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As We Have Always Done

Indigenous Freedom through Radical Resistance

2017

Leanne Betasamosake Simpson

As We Have Always Done

How to build Indigenous resistance movements that refuse the destructive thinking of settler colonialism

Leanne Betasamosake Simpson locates Indigenous political resurgence as a practice rooted in uniquely Indigenous theorizing, writing, organizing, and thinking. She makes clear that the goal of Indigenous resistance can no longer be cultural resurgence as a mechanism for inclusion in a multicultural mosaic, calling for unapologetic, place-based Indigenous alternatives to the destructive logics of the settler colonial state.

This is an astonishing work of Indigenous intellectualism and activism—by far the most provocative, defiant, visionary, and generous of Leanne Betasamosake Simpson's impressive corpus to date.

Daniel Heath Justice (Cherokee Nation), University of British Columbia

Across North America, Indigenous acts of resistance have in recent years opposed the removal of federal protections for forests and waterways in Indigenous lands, halted the expansion of tar sands extraction and the pipeline construction at Standing Rock, and demanded justice for murdered and missing Indigenous women. In As We Have Always Done, Leanne Betasamosake Simpson locates Indigenous political resurgence as a practice rooted in uniquely Indigenous theorizing, writing, organizing, and thinking.

Indigenous resistance is a radical rejection of contemporary colonialism focused around the refusal of the dispossession of both Indigenous bodies and land. Simpson makes clear that its goal can no longer be cultural resurgence as a mechanism for inclusion in a multicultural mosaic. Instead, she calls for unapologetic, place-based Indigenous alternatives to the destructive logics of the settler colonial state, including heteropatriarchy, white supremacy, and capitalist exploitation.

As We Have Always Done

Leanne Betasamosake Simpson is a writer, activist, faculty member at the Dechinta Centre for Research and Learning, and a Distinguished Visiting Professor in the Faculty of Arts at Ryerson University. She is author of several books, including Dancing on Our Turtle’s Back, The Gift Is in the Making, Islands of Decolonial Love, and This Accident of Being Lost. She is Michi Saagiig Nishnaabeg, holds a PhD from the University of Manitoba, and is a member of Alderville First Nation.

As We Have Always Done

This is an astonishing work of Indigenous intellectualism and activism—by far the most provocative, defiant, visionary, and generous of Leanne Betasamosake Simpson's impressive corpus to date.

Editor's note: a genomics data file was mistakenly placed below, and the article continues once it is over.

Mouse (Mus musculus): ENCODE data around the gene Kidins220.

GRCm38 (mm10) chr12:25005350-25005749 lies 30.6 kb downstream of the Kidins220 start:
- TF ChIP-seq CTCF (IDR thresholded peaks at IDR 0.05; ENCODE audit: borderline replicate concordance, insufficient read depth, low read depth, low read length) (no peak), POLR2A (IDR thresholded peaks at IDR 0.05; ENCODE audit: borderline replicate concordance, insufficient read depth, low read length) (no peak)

Daniel Heath Justice (Cherokee Nation), University of British Columbia

I have learned more about this battered world from reading Leanne Betasamosake Simpson than from almost any writer alive today. A dazzlingly original thinker and an irresistible stylist, Simpson has gifted us with a field guide not to mere political resistance but to deep and holistic transformation. It arrives at the perfect time.

Naomi Klein, author of The Shock Doctrine and This Changes Everything

A remarkable achievement that illuminates what is possible when we engage in the revolutionary act of indigenous self-love, As We Have Always Done asks the simple question, ‘What if no one sided with colonialism?’ The many possible answers to that question are reflected in Leanne Betasamosake Simpson’s beautifully written book in which she kindly challenges indigenous people to reclaim their lives and bodies from the settler colonial state.

Sarah Deer, author of The Beginning and End of Rape

Incisive. Unmitigated. Inspiring. Simpson gives no quarter to colonialism. No quarter to a nasty Western narrative. She provides a pure, Indigenous lens—a lens that the white man tried to kill and bury. This book is a reminder that they failed in that rotten endeavor. It belongs on every Canadian bookshelf. On every American coffee table. Simpson's words are an affirmation of Indigenous resilience and resolve.

Simon Moya-Smith (Lakota and Chicano), culture editor at Indian Country Media Network

As We Have Always Done

Contents
Introduction: My Radical Resurgent Present
1. Nishnaabeg Brilliance as Radical Resurgence Theory
2. Kwe as Resurgent Method
3. The Attempted Dispossession of Kwe
4. Nishnaabeg Internationalism
5. Nishnaabeg Anticapitalism
6. Endlessly Creating Our Indigenous Selves
7. The Sovereignty of Indigenous Peoples’ Bodies
8. Indigenous Queer Normativity
9. Land as Pedagogy
10. “I See Your Light”: Reciprocal Recognition and Generative Refusal
11. Embodied Resurgent Practice and Coded Disruption
12. Constellations of Coresistance
Conclusion: Toward Radical Resurgent Struggle
Acknowledgments
Notes
Index